Upbeet Juicery growing basil organic

My patio herbs

Living in Texas gives me the advantage to grow almost anything at any season. My balcony is my ‘garden’ and I have to say I have been successful with my herbs. We use lots of fresh ingredients in our cooking, so having herbs available year-round is pretty fantastic. I grow my herbs using organic seeds and organic soil. The hot weather and humidity fastens up the growth and my herbs are budding after just 4 days.

The herbs I am currently growing and their culinary use of them:

Dill: Dill seed, can in some ways be quite similar in taste to to caraway but also containing flavors of fresh or dried dill weed, is used as a spice. Dill is the star ingredient in dill pickles – cucumbers preserved in salty brine and/or vinegar. Dill, like many other herbs, is has a unique flavor that can be used on many different type of foods and condiments to create a seasonal “vibe”. For instance, it is very common to serve new potato with dill during summer time or as a the main flavor in cooked dishes like game stew during Fall and Winter.

Cilantro: This fast-growing, aromatic, herb that could be planted anytime of the year. With that said, it enjoys the cooler weather of spring and fall. The fresh leaves are an ingredient often times used in Asian, Latin and Mexican cuisine; Vietnamese, Indian, Chinese, Thai, Mexican, Colombian, Ecuadorian, etc. No matter the country, you will find cilantro in salsa, sauce, dressing, soup, bread, rice, and so on. 

Basil: When using basil you will notice it is a very fragrant herb. Basil is almost synonymous with Italy and its super delicious cuisine – pesto lovers know what I mean! This herb actually come in several shapes and colors but most of us are more familiar with sweet basil. Basil lovers – like myself – know there’s a difference between the other ones though; purple basil (less sweet) lemon basil (lemony, duh!) and Thai basil (licorice/anise seed flavor). If you are interested in trying out one of the other types of basil, either visit grocery stores with a more specialized selection (Central Market, Vitamin Cottage, Whole foods, Sprouts) or an Italian and/or Thai store (who where I’ve been normally carries both sweet and Thai basil). Last but not least, when growing basil, please be sure to keep harvesting the leaves to keep the plant going strong.

Rosemary: Rosemary  is a very aromatic herb native to the Mediterranean countries of Europe. It is commonly used as a flavoring in foods, fresh and/or dried. Most often, you will find rosemary sprigs and/or leaves served with lamb, pork, chicken and turkey dishes (especially in stews). Although often times used with some sort of meat, it is quite the flavor enhancer when cooked/served with panfried/oven-baked potatoes too.

What most people forget is that rosemary is quite the versatile herb! It is not only used for food but can also be found in cleaning supplies, herbal remedies, teas, and pure essential oil. If you aren’t too familiar with this herb I definitely recommend you give it a shot.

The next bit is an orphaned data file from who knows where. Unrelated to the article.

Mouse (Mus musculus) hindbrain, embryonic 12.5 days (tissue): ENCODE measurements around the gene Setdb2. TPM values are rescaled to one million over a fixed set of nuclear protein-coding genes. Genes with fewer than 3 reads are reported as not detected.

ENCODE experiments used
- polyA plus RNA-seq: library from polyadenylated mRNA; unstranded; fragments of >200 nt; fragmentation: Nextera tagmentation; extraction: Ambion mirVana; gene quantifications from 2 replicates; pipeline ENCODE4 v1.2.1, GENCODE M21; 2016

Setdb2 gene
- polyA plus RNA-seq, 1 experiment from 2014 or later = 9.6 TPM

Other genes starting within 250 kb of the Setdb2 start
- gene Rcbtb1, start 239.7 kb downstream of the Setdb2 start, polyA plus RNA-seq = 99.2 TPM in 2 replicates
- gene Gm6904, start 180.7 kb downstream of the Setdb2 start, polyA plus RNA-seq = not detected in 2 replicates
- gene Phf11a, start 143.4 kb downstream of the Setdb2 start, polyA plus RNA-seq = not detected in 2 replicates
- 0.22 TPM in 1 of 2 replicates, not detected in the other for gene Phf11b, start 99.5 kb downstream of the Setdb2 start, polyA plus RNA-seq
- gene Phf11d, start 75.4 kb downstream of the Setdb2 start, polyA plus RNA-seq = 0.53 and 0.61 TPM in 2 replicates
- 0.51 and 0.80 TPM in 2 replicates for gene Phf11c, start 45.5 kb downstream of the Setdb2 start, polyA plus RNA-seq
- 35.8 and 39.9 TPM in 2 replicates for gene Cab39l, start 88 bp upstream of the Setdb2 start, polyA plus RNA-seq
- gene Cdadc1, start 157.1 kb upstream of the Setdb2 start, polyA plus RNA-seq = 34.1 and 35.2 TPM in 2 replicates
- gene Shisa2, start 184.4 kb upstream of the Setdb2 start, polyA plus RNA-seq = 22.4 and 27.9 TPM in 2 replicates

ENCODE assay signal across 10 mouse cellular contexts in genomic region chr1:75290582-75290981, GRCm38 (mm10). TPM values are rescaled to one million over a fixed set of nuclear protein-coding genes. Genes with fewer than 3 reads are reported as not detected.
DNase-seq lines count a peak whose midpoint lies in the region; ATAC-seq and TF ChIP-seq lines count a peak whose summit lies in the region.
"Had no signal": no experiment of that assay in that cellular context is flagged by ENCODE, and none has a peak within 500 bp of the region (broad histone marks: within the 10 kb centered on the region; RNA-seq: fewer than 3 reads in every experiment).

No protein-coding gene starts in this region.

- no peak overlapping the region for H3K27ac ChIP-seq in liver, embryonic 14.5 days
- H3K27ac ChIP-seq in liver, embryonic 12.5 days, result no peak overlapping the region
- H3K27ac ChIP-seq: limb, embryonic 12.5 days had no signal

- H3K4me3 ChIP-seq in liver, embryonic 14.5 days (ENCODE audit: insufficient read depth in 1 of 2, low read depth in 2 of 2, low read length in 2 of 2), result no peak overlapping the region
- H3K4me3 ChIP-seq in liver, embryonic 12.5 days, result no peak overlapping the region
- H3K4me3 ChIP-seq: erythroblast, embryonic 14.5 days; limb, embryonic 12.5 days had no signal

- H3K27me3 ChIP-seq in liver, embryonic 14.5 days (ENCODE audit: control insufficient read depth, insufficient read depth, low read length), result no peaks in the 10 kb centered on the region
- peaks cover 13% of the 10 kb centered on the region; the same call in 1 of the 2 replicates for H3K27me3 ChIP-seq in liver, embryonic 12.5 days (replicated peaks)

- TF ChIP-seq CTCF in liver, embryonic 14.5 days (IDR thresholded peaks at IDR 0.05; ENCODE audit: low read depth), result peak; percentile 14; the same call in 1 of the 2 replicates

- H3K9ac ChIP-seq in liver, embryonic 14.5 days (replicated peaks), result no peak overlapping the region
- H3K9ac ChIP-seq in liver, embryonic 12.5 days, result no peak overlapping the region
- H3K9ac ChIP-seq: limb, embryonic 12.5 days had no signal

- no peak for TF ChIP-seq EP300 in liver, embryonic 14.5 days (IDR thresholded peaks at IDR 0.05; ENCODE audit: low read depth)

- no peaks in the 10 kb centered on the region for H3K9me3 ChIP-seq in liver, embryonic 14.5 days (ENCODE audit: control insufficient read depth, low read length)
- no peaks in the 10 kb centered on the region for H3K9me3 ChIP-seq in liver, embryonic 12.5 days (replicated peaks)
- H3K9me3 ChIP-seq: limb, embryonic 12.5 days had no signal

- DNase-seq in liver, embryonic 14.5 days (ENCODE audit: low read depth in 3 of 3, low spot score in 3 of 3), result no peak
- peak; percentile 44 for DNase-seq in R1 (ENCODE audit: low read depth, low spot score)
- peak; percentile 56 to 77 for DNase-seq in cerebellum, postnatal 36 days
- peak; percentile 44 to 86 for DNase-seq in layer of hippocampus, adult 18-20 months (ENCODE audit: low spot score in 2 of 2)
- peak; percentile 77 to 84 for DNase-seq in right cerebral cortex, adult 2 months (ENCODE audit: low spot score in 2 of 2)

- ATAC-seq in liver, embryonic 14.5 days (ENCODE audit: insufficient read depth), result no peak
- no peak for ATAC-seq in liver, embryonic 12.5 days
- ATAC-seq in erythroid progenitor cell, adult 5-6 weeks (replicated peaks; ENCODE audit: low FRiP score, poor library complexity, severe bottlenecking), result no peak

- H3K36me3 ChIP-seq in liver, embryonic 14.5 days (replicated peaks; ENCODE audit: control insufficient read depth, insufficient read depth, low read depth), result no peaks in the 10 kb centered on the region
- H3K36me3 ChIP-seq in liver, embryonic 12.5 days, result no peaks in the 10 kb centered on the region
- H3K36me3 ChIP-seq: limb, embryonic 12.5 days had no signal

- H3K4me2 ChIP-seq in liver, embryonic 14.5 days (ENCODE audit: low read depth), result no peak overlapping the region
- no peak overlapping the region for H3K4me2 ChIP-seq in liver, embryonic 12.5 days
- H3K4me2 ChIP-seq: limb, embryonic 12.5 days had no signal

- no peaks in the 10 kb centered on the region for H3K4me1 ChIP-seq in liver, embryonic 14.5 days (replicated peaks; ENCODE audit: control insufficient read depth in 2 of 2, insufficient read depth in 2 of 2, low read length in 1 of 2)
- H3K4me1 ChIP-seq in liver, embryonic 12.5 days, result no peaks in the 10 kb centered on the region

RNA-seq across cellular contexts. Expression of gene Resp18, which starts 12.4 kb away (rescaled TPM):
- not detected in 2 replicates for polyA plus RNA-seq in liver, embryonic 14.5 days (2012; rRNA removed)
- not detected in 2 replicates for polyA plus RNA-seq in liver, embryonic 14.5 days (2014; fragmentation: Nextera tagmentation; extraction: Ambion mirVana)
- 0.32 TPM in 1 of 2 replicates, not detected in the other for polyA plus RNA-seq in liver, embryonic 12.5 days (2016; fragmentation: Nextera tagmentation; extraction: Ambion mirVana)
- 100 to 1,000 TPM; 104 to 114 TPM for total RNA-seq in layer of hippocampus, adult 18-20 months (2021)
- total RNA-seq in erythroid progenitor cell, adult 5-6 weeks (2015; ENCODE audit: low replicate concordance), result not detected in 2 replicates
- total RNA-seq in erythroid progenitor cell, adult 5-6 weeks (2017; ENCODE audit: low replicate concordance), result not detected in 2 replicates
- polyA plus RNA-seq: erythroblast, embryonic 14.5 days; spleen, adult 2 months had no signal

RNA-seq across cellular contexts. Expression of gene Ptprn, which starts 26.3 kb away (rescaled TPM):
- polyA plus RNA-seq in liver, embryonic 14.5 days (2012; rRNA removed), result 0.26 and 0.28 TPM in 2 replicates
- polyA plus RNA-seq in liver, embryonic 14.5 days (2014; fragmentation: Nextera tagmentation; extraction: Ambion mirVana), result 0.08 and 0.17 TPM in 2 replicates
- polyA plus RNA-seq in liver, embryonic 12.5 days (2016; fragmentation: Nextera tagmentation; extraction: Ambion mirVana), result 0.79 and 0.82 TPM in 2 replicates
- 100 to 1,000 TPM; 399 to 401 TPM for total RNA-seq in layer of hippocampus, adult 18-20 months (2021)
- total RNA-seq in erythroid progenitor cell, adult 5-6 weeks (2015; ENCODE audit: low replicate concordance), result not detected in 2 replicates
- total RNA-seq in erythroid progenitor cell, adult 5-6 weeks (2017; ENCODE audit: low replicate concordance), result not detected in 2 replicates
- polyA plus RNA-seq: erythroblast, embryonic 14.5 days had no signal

Tarragon: Did you know Tarragon is a member of the daisy family? (I didn’t until I started reading about how to plant it) Tarragon is considered one of the four fines herbes of French cooking and goes very well in chicken, fish, and egg dishes. Aside from being the main flavoring component of Béarnaise sauce, it is also known for its ability to aid in digestion – so what better herb to use when eating!

Sage: This aromatic herb, with a slight earthy tone to it’s flavor is a member of the mint family. Culinary sage, the one we cook with, is highly aromatic is believed to be better used when fresh, when its flavor has been described as a mix of rosemary, mint, pine and citrus. When you dry culinary sage it tends to bring out a very strong flavor, the kind that is so strong that very little goes a long way. Side note: it is paired best with butternut squash – my personal opinion.

Lovage: Native to Southern Europe, Lovage is probably on the unknown side of herbs when it comes to most folks out there. Its flavor and smell can be described as an extremely intense version of celery and parsley combined. The seeds can be used as a spice, fresh and dried, similar to fennel seeds.

Oregano: Yet another lovely Mediterranean native plant. Oregano is a very aromatic and powerful herb, known for its antiviral properties as well as it super tasty flavor in cooking. This herb goes very well in salads, tomato-based sauces, dressings and with poultry.

References:
https://www.almanac.com/plant/coriander-and-cilantro
https://www.almanac.com/plant/dill
https://www.almanac.com/plant/thyme

Lovage


https://www.almanac.com/plant/oregano
http://www.emmitsburg.net/gardens/articles/adams/2001/sage.htm

Basil

Tarragon


https://www.planetnatural.com/growing-rosemary/

 

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